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Selma’s Breeding named the first Queen of Butterfly Awareness Day

Selma resident Mallieve Breeding waves to an onlooker Saturday during the Butterfly Awareness Day event at the Selma Farmers Market. Breeding was named the first Butterfly Queen during Saturday’s event. (Jay Sowers | Times-Journal)

Selma resident Mallieve Breeding waves to an onlooker Saturday during the Butterfly Awareness Day event at the Selma Farmers Market. Breeding was named the first Butterfly Queen during Saturday’s event. (Jay Sowers | Times-Journal)

In 1982, Selma was declared the Butterfly Capital of Alabama, and Saturday marked the city’s first Butterfly Awareness Day.

Saturday’s event was organized by the Dallas County Master Gardeners Association, and association president Evelyn Cox said the purpose of the occasion was to educate the public about butterflies.

“We are trying to educate the public about the importance of butterflies and how they contribute to the healthy condition of our community,” Cox said. “As well as to make the Master Gardeners a bit more visible to the community.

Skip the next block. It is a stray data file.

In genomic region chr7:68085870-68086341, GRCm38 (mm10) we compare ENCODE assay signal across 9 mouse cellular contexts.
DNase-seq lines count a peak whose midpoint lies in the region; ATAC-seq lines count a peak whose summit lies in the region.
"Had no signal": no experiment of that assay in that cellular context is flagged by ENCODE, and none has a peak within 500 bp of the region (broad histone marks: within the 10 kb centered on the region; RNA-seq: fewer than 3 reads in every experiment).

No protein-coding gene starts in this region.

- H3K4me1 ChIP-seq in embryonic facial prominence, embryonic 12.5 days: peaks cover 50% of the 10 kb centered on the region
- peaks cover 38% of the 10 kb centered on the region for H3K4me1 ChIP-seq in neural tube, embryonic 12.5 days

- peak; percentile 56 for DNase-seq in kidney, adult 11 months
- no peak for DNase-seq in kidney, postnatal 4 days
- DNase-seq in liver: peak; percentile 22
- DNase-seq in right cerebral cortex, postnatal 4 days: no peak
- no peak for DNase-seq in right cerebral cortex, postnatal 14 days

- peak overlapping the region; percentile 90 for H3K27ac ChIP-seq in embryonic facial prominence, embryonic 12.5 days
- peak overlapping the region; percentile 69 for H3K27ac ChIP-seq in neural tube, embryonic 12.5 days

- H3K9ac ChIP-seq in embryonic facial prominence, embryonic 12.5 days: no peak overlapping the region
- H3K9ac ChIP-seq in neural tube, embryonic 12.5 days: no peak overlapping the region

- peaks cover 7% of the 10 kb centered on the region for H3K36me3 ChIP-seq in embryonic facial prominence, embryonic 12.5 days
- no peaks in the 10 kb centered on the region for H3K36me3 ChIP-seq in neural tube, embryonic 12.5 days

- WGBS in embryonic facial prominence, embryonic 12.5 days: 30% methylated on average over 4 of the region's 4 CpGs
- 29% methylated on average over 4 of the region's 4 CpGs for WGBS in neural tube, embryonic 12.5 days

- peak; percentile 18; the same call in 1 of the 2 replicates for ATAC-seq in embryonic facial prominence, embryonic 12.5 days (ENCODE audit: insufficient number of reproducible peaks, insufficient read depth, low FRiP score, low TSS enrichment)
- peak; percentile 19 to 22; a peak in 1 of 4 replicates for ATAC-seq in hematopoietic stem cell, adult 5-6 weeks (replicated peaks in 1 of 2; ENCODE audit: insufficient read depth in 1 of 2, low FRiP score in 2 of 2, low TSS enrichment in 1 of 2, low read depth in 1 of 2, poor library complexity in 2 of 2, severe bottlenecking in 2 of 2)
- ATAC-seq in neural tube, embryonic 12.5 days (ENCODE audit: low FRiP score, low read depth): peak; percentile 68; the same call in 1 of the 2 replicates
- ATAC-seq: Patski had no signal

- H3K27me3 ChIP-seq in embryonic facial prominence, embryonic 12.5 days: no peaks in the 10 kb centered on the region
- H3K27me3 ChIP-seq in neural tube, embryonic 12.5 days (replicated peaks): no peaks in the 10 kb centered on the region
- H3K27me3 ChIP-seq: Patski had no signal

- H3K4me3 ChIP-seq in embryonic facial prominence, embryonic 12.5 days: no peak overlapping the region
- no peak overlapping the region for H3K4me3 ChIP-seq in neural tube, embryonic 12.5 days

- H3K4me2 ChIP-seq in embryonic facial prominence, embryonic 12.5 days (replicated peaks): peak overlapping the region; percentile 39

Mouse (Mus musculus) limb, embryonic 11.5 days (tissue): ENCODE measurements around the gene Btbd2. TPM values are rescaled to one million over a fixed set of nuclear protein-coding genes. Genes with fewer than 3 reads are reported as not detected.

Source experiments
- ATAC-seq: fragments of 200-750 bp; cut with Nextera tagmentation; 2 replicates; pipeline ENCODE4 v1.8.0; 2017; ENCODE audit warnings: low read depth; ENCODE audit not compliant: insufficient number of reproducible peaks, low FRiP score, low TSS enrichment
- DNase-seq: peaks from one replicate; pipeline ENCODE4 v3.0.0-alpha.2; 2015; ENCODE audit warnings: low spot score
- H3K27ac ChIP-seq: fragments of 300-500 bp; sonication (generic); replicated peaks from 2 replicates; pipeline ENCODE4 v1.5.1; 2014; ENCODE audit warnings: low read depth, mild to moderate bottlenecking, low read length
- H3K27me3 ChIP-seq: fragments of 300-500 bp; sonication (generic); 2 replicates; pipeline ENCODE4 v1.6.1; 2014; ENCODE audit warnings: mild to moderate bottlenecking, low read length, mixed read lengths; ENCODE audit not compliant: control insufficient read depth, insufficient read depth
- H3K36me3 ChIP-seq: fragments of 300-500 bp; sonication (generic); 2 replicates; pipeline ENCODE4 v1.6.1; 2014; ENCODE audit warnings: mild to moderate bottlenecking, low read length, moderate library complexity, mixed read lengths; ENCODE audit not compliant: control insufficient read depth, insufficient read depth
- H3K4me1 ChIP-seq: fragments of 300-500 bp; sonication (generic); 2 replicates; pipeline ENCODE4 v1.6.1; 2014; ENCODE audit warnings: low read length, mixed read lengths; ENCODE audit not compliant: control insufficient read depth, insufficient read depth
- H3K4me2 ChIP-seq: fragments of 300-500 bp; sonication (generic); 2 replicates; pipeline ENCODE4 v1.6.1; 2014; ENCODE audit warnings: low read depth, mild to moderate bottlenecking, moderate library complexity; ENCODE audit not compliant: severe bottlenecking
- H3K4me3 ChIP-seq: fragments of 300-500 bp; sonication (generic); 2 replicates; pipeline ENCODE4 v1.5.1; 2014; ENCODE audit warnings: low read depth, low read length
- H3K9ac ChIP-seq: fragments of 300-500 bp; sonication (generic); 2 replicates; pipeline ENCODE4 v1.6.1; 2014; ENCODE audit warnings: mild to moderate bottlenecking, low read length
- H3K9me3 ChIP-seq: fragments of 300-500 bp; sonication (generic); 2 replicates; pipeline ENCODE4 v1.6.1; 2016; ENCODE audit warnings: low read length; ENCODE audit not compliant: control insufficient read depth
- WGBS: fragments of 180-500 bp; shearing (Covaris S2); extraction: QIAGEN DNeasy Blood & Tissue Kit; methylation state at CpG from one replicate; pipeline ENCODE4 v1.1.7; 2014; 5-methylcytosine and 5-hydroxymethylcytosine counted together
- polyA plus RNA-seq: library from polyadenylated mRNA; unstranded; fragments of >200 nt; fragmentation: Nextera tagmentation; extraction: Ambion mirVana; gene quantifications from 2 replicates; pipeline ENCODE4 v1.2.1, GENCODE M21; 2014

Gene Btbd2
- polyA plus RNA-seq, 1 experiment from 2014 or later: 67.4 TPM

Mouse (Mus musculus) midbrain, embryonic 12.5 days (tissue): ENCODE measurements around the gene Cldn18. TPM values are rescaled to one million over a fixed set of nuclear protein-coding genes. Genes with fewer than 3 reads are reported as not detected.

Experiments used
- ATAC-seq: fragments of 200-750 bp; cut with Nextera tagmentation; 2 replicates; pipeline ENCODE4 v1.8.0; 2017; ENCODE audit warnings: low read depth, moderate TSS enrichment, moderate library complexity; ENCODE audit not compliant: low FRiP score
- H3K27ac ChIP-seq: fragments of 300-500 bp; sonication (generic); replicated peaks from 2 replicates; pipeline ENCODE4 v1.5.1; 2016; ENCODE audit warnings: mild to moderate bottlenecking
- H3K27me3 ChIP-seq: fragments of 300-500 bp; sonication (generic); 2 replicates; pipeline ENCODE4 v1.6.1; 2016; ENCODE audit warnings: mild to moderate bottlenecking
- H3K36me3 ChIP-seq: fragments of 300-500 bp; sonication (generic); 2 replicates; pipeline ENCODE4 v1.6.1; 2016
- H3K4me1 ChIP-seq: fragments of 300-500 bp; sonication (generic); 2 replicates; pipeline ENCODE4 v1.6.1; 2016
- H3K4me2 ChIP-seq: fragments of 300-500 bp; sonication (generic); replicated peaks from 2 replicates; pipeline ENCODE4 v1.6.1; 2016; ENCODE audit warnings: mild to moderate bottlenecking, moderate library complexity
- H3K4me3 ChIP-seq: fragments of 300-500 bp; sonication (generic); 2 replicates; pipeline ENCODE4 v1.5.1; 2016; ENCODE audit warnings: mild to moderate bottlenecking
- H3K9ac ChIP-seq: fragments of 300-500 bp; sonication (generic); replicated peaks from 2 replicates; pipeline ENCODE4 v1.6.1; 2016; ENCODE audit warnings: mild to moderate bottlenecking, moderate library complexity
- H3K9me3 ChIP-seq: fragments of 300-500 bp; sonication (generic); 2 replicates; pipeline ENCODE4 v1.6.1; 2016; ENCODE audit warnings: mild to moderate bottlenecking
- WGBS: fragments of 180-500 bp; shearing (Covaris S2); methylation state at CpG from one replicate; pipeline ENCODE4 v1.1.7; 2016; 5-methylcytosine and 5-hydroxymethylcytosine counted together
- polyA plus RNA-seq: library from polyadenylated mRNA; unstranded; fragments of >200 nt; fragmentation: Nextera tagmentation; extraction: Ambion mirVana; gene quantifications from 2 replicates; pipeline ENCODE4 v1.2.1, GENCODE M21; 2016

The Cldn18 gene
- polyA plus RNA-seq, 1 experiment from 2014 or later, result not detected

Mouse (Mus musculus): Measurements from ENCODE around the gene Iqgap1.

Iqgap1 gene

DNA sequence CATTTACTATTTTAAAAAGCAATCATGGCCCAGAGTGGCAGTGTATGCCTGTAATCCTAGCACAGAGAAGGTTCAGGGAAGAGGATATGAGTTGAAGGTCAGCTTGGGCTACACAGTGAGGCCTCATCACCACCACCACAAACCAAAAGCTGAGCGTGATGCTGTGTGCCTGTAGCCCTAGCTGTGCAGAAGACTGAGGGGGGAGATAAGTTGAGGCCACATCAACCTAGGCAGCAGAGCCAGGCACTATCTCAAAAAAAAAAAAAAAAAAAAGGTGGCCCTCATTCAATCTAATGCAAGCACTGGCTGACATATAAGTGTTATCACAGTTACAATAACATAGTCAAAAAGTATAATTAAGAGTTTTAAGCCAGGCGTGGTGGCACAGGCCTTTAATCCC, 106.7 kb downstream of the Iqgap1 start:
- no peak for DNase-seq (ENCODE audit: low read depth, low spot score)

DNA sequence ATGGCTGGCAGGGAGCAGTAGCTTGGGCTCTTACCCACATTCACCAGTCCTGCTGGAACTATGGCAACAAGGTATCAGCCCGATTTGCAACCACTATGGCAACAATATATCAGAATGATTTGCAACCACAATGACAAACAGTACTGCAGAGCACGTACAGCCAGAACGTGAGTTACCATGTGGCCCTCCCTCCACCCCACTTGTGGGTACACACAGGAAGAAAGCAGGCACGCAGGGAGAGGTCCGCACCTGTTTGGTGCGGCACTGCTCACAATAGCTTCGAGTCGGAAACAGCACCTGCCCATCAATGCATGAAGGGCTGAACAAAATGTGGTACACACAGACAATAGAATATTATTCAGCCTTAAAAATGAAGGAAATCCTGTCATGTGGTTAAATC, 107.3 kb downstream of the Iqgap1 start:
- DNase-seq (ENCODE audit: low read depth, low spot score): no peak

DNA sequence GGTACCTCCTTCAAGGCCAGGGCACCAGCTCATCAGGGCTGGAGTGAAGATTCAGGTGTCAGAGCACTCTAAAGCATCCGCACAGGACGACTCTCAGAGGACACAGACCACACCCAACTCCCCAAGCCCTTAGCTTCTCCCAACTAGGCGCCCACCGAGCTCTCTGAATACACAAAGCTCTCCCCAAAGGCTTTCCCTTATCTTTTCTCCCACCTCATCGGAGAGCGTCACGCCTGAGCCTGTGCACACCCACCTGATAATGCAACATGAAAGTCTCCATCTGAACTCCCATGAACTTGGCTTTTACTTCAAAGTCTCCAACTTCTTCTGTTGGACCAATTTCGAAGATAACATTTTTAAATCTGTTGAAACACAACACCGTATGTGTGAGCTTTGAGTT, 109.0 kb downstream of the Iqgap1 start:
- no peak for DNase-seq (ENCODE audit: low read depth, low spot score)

Cox and fellow Master Gardeners set up a display at the Selma Farmers Market Saturday featuring educational materials on butterflies native to the region, as well as ways to attract them to one’s home and garden.

Mallieve Breeding, better known to the community as Madame Butterfly, was named the first Butterfly Queen during Saturday’s event.

Breeding thanked the Masters Gardeners and the community for sharing her love of butterflies.

“I have been overwhelmed that Selma has embraced the butterfly efforts the way they have,” Breeding said. “People remember the butterflies when they might not remember other good things about Selma.”

A big part of the team that sought to earn Selma the designation as the state’s butterfly capital, Breeding said there are many reasons to embrace the tiny creatures.

“I can’t think of a single thing that isn’t good when it comes to butterflies,” Breeding said. “They don’t bite you. They are perfectly beautiful. They are spiritual. They also are pollinators — second only to the bees — and pollinators help to create food for all of us.”

Selma Mayor George Evans spoke briefly at the event, thanking Breeding for her work to earn the city its designation.

“She has actually been instrumental for Selma to be named the Butterfly Capital of Alabama,” Evans said. “We truly appreciate the work she’s done over the years.”